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Dante’s Inferno: Descending Into the Pits of Hell to Gain Redemption

Introduction: Text Details and Context

Being one of the best-known poems of the 14th century and the best-known poem by Dante Alighieri, the Divine Comedy fascinates with its humorous and nuanced way of describing the complicated relationships between an individual and Christian God. The poem serves as a humorous guide through the foundations of the Christian religion, namely, the darkest parts of its realm, which portray the outcomes of engaging in sinful behaviors directly and quite unabashedly.

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Thesis Statement

Although Inferno portrays quite atrocious sins and, therefore, rather deplorable people that decided to challenge the very fabric of innate morality, it still carries the sense of sympathy for the souls of these people as the manifestation of the narrator’s humanity. The observed characteristic can be seen in the observations and commentaries that the narrator makes as Virgil navigates him through the circles of Hell.

Summary and Themes

Inferno, or Hell, is the first part of Dante Alighieri’s Divine Comedy, which describes the structure of Hell, namely, its nine circles and the limbo while delineating which punishments are assigned for which sin. In the lowest circles, sinners who have committed the most atrocious crimes are located, whereas, in the center, Dante finds Satan himself frozen in ice. Thus, the concepts of morality and the Divine Justice that administers appropriate punishments for failing to meet the said criteria for morality should be seen as the key themes of Dante’s Inferno. The poem is drenched in Christian philosophy and the related theme of penance, sin, and redemption, pointing out that there are different degrees of sin and, therefore, ranging extents of punishment.

Analyzing the Text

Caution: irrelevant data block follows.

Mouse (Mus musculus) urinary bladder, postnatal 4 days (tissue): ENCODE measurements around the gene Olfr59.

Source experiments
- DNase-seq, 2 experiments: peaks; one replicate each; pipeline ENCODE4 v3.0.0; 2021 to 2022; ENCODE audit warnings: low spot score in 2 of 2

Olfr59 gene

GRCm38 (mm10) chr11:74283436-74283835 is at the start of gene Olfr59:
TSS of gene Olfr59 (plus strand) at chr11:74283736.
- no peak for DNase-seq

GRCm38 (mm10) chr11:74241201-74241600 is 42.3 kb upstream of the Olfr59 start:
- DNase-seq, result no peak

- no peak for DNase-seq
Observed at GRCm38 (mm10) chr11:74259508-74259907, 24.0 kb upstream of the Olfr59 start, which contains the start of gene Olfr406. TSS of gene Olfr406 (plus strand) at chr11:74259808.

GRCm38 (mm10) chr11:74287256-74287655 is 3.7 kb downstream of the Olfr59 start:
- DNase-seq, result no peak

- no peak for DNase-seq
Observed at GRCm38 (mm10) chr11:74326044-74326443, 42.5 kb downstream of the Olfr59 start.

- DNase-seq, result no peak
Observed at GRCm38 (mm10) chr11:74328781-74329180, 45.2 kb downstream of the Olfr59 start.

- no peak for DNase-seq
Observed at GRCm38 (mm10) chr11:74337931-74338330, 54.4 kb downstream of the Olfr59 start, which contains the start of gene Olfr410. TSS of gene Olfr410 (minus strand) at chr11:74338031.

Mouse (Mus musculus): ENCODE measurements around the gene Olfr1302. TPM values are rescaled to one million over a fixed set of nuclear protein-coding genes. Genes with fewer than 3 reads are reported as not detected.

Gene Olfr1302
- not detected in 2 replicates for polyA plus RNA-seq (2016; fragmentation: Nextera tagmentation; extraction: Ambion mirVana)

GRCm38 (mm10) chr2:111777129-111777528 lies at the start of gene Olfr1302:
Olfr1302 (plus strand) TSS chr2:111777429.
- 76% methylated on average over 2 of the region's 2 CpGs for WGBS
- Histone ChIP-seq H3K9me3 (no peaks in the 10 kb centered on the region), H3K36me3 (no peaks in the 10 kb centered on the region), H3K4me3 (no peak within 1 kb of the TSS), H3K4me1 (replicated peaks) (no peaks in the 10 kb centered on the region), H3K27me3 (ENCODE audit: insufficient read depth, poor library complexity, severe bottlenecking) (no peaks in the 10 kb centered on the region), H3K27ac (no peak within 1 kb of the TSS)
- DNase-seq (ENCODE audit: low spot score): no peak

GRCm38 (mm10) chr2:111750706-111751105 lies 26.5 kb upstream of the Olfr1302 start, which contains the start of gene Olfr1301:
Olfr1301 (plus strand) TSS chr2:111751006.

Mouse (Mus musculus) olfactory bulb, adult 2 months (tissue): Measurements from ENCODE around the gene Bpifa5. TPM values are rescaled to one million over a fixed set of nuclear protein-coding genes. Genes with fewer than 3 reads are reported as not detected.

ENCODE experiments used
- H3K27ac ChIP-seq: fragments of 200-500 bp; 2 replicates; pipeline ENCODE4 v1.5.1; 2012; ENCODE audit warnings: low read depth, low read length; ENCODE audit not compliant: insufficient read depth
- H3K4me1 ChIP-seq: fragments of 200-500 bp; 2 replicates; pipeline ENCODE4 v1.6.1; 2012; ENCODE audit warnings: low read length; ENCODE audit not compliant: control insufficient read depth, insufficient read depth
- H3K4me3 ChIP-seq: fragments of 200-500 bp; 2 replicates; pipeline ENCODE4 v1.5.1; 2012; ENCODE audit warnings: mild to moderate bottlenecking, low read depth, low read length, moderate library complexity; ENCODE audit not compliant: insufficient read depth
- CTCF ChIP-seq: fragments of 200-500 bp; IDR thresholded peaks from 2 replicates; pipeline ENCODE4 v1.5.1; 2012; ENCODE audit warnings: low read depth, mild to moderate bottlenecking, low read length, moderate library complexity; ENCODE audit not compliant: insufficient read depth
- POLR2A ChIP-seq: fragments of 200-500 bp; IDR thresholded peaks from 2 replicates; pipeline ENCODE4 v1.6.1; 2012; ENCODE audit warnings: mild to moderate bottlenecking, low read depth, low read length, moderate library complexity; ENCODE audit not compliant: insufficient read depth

The very concept of Inferno as a part of the Divine Comedy appears to serve as a cautionary tale about what might happen to sinners if they do not reconsider their behavior and do not redeem themselves by means of repentance. However, the specified part of the poem appears to be more sympathetic toward sinners than the Christian values should allow it. Indeed, the choice of words that the protagonist uses as he descends into the darkest realms of Hell indicates that he is quite sympathetic to the poor souls trapped in the eternity of suffering: “Here sighs and cries and wails coiled and recoiled/on the starless air, spilling my soul to tears” (Alighieri 939, lines 22-23). Therefore, the poem introduces a sympathetic look at the people who have committed drastic mistakes in their lives only to be doomed to the lifetime of suffering. The religious and cultural background of the protagonist is particularly important in reinforcing the role of empathy as the main Christian value, especially when compared to Virgil’s atheism: “I come to lead you to the other shore” (Alighieri 941, line 83). Therefore, the poem does a stellar job at using the traditional Christian beliefs to build a unique hierarchy of sins, while also introducing a chance of redemption.